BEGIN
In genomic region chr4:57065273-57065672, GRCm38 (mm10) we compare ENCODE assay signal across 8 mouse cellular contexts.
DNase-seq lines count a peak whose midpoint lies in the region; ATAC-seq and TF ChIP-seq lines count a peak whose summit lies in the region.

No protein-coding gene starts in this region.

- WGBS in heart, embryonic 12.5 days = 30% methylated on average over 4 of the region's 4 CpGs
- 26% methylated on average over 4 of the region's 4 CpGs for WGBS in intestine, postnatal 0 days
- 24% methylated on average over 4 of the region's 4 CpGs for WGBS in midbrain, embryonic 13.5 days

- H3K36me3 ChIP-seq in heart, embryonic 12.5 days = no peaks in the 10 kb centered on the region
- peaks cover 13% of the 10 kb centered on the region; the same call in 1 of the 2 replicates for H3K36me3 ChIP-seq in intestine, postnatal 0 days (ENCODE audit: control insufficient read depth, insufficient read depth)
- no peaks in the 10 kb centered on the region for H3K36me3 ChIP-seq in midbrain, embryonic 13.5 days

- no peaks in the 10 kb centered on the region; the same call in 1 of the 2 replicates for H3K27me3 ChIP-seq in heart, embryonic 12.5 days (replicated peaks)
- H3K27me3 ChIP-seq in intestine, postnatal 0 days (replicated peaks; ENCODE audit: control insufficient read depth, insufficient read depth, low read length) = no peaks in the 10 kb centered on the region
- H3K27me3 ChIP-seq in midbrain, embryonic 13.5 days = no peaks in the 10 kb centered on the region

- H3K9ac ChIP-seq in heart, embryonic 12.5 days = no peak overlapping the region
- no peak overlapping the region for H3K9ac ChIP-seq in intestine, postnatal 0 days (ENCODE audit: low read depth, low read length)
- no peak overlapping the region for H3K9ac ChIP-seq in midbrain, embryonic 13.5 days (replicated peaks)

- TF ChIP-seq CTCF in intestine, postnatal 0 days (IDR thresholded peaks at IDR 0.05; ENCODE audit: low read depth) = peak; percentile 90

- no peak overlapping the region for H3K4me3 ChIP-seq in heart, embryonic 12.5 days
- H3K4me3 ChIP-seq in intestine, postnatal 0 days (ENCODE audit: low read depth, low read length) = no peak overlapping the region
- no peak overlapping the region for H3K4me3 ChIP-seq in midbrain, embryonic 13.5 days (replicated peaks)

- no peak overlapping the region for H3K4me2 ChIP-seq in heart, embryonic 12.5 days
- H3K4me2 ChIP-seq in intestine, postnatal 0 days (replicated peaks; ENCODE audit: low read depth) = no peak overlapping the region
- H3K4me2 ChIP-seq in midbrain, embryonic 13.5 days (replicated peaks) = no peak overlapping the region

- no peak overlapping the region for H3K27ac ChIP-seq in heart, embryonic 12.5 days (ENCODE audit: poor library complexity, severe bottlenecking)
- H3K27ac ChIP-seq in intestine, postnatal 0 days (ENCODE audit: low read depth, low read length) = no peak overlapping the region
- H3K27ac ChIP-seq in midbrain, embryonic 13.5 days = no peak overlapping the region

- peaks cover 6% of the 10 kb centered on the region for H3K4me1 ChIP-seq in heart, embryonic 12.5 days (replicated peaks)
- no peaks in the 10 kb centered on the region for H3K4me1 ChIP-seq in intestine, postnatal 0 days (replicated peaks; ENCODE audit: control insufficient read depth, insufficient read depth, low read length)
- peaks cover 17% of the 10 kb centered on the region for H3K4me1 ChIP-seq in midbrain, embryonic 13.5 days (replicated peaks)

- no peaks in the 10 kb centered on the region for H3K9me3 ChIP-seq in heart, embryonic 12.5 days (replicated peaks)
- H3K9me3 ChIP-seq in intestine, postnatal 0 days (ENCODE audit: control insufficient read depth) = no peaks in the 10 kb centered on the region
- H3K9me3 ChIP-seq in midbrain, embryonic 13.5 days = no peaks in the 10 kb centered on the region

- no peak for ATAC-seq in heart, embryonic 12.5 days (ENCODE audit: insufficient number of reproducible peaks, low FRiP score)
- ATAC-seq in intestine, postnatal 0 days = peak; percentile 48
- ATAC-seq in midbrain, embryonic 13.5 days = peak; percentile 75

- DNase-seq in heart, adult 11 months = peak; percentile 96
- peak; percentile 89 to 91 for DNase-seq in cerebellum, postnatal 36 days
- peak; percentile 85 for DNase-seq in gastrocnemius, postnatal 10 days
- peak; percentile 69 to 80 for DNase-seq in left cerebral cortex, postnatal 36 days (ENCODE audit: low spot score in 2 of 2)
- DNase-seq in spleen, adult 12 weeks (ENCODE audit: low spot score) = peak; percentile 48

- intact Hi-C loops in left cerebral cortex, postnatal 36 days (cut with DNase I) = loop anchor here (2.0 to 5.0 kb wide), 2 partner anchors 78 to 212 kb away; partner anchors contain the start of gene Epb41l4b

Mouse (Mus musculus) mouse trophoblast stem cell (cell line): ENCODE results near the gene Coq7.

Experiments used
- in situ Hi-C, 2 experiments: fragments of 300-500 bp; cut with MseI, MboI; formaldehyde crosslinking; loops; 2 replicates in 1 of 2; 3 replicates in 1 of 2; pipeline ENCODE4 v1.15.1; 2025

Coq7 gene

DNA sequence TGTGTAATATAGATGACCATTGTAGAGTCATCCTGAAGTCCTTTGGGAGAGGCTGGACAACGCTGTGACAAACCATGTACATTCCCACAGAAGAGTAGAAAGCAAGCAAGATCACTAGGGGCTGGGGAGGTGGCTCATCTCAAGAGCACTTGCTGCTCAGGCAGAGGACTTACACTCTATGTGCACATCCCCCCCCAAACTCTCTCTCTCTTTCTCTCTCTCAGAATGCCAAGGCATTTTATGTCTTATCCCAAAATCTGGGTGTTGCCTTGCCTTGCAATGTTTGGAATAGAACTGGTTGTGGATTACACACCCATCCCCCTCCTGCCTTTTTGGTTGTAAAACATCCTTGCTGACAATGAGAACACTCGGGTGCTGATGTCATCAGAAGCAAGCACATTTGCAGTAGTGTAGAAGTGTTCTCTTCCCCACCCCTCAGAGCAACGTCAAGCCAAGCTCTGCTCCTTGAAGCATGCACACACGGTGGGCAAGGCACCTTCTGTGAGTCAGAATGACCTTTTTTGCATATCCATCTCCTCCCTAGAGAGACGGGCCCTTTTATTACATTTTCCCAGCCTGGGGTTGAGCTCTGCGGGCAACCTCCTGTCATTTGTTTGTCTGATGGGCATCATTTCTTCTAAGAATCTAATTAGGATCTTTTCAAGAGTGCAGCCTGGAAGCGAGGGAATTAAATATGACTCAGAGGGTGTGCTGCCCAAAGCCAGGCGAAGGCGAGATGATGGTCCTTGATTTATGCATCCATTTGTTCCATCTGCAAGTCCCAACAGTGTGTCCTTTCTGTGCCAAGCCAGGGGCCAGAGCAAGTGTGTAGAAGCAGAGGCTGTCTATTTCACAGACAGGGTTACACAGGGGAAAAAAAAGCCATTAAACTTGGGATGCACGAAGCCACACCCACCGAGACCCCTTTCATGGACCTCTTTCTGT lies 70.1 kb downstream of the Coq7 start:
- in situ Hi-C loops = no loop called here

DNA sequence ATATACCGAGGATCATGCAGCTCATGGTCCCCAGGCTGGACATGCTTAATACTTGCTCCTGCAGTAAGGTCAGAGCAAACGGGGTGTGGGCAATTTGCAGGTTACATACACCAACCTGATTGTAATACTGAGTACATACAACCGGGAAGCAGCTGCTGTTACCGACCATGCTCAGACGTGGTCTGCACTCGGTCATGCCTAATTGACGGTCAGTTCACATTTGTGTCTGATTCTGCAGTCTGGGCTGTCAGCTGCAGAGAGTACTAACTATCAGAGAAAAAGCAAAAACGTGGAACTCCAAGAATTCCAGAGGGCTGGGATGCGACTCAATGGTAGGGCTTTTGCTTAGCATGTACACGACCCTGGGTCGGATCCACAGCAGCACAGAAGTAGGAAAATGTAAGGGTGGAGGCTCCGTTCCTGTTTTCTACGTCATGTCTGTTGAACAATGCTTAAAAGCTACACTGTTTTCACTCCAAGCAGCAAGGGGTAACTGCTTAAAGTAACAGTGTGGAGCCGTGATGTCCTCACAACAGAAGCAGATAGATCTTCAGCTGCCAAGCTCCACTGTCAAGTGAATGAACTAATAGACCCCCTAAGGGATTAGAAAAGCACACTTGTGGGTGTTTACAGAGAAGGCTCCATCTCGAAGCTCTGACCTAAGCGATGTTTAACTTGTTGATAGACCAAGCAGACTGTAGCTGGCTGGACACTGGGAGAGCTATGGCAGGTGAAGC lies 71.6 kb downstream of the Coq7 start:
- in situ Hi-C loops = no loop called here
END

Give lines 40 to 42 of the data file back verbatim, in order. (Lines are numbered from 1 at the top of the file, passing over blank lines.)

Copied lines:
- intact Hi-C loops in left cerebral cortex, postnatal 36 days (cut with DNase I) = loop anchor here (2.0 to 5.0 kb wide), 2 partner anchors 78 to 212 kb away; partner anchors contain the start of gene Epb41l4b

Mouse (Mus musculus) mouse trophoblast stem cell (cell line): ENCODE results near the gene Coq7.

Experiments used